Third, this review suggests a need to standardize the assessment of menopausal palpitations. Having clinical practitioners and menopausal women contribute their thoughts on what phrases would be best to capture the symptom could generate relevant items for future psychometric testing by researchers. In the articles reviewed, items assessing the feeling of palpitations (heart pounding or racing) may invoke different responses than the item heart discomfort, which could evoke angina-like symptoms. Standardizing recall periods would also be helpful. It is difficult to compare findings across articles where recall periods varied from more acute to more chronic time periods (e.g., 2–4 weeks vs. 1 year). Further research is needed to identify the optimal recall period. Finally, although the validated Menopause Rating Scale was used in three studies, there were variations in the administration mode, item wording, and response options. Our review findings suggest that there may be a need for a common assessment methodology to compare findings more easily across studies.

There were several strengths and some limitations to this review. In terms of strengths, this review provides a first-time summary of prevalence of palpitations by menopausal stage. The search terms and processes for searching, screening, reviewing, and abstracting were systematically and rigorously conducted. During the screening phase, we erred on being overly inclusive so as not to eliminate potentially relevant articles. Limitations include the fact that the search was limited to English language articles. It is possible that relevant studies published in other languages were omitted. In addition, the articles resulting from the search were limited in number and most had methodological limitations as reflected in the quality and bias ratings.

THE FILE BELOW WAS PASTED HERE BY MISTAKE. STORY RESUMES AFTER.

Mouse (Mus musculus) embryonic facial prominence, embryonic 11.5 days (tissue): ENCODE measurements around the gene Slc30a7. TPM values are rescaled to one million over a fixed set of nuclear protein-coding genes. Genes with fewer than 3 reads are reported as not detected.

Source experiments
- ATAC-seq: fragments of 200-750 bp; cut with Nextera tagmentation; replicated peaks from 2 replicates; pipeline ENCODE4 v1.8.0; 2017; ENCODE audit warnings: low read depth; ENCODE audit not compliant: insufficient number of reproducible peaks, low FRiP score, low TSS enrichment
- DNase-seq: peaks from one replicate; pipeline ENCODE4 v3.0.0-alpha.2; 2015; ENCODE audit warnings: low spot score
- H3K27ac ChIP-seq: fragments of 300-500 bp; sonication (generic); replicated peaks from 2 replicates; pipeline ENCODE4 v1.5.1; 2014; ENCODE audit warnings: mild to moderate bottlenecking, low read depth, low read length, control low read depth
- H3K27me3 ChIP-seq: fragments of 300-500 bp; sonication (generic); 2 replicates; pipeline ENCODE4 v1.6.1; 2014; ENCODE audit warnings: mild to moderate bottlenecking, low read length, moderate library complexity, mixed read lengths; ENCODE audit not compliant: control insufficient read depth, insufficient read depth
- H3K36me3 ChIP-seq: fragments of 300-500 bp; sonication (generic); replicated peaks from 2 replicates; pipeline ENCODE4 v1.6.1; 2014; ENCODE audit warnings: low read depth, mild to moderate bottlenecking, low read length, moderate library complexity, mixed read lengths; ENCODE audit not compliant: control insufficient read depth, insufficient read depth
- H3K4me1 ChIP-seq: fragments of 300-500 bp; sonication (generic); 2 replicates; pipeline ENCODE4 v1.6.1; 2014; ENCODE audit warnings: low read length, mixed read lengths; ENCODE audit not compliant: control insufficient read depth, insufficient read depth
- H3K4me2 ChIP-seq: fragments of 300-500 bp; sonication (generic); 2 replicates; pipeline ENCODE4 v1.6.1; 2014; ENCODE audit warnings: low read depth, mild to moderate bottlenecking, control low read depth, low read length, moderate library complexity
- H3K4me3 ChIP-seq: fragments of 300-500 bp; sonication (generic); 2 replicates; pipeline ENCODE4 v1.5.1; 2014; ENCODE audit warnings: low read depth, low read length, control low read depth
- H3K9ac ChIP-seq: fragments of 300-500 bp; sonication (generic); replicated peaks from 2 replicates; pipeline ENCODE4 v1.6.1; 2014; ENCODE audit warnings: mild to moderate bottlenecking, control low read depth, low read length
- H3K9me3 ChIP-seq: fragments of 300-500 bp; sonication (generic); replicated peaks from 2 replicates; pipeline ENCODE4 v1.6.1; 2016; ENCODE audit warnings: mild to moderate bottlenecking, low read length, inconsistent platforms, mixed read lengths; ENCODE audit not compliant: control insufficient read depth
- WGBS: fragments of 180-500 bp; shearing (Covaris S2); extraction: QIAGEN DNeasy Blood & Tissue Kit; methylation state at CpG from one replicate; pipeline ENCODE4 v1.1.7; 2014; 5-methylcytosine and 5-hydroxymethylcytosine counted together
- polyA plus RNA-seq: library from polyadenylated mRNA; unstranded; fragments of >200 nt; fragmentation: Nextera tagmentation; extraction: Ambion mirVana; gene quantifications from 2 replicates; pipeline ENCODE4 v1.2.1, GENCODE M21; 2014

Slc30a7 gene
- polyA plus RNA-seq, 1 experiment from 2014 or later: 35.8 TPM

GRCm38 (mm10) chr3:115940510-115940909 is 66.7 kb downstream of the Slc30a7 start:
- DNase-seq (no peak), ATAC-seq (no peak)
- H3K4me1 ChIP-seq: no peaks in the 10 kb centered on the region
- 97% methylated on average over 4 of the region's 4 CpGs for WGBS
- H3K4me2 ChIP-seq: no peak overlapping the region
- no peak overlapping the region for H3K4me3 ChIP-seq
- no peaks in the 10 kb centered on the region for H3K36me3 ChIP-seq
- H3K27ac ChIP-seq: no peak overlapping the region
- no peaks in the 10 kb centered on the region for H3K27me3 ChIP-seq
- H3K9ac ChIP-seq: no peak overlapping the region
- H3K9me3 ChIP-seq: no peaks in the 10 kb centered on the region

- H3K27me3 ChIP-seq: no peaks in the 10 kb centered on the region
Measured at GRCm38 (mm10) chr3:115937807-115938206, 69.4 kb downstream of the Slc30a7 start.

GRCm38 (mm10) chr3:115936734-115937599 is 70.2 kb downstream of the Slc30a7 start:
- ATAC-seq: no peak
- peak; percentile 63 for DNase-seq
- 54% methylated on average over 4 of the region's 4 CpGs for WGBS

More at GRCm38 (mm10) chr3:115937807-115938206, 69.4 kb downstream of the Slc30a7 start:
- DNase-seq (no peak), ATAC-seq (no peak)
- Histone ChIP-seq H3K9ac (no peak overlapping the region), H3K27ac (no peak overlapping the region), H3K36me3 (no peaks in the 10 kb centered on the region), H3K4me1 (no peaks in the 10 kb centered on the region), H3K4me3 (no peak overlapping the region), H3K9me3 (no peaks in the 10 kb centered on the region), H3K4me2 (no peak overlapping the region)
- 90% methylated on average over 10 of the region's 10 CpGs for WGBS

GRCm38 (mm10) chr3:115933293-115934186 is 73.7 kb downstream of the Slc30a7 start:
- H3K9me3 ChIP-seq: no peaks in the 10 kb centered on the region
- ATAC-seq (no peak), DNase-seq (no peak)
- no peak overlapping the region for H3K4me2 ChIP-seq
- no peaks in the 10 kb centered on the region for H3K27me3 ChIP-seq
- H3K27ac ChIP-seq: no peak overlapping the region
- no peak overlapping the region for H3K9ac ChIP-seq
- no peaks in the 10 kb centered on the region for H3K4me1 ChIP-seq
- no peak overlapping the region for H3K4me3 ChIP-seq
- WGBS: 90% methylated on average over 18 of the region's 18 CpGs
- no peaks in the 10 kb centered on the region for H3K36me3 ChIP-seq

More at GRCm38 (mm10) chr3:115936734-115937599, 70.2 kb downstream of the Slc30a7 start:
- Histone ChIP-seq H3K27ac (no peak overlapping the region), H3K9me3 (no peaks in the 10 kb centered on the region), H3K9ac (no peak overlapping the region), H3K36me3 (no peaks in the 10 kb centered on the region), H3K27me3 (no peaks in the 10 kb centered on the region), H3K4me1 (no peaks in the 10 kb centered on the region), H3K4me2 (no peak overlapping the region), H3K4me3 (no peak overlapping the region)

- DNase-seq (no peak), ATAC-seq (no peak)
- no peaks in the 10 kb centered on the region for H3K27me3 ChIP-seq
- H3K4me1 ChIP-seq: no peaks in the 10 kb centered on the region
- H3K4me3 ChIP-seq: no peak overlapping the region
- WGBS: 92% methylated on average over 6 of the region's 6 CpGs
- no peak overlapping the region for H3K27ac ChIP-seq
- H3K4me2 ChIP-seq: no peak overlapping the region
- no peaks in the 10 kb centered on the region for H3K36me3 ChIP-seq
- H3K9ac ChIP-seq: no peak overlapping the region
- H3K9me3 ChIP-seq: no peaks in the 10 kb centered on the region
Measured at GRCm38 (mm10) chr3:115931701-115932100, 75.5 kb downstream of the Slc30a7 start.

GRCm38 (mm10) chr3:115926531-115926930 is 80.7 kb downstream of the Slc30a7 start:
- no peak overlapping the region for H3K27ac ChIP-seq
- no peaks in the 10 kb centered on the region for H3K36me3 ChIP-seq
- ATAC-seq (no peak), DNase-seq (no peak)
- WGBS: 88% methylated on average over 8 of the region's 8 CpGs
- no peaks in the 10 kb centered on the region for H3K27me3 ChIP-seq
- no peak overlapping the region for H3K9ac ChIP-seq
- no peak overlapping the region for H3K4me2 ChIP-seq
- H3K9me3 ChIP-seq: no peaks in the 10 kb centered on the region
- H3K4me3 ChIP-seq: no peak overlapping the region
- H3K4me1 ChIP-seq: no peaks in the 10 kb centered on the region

In conclusion, this review suggests that menopausal palpitations affect at least one in five perimenopausal and postmenopausal women, suggesting that the symptom is worthy of attention in clinical practice and research. To advance the field, it will be important to standardize how this symptom is assessed in relation to menopausal status. Use of similar phrases, recall periods, and response options will help generate more standardized data across practice and research settings to facilitate evidence synthesis and comparisons across studies and populations.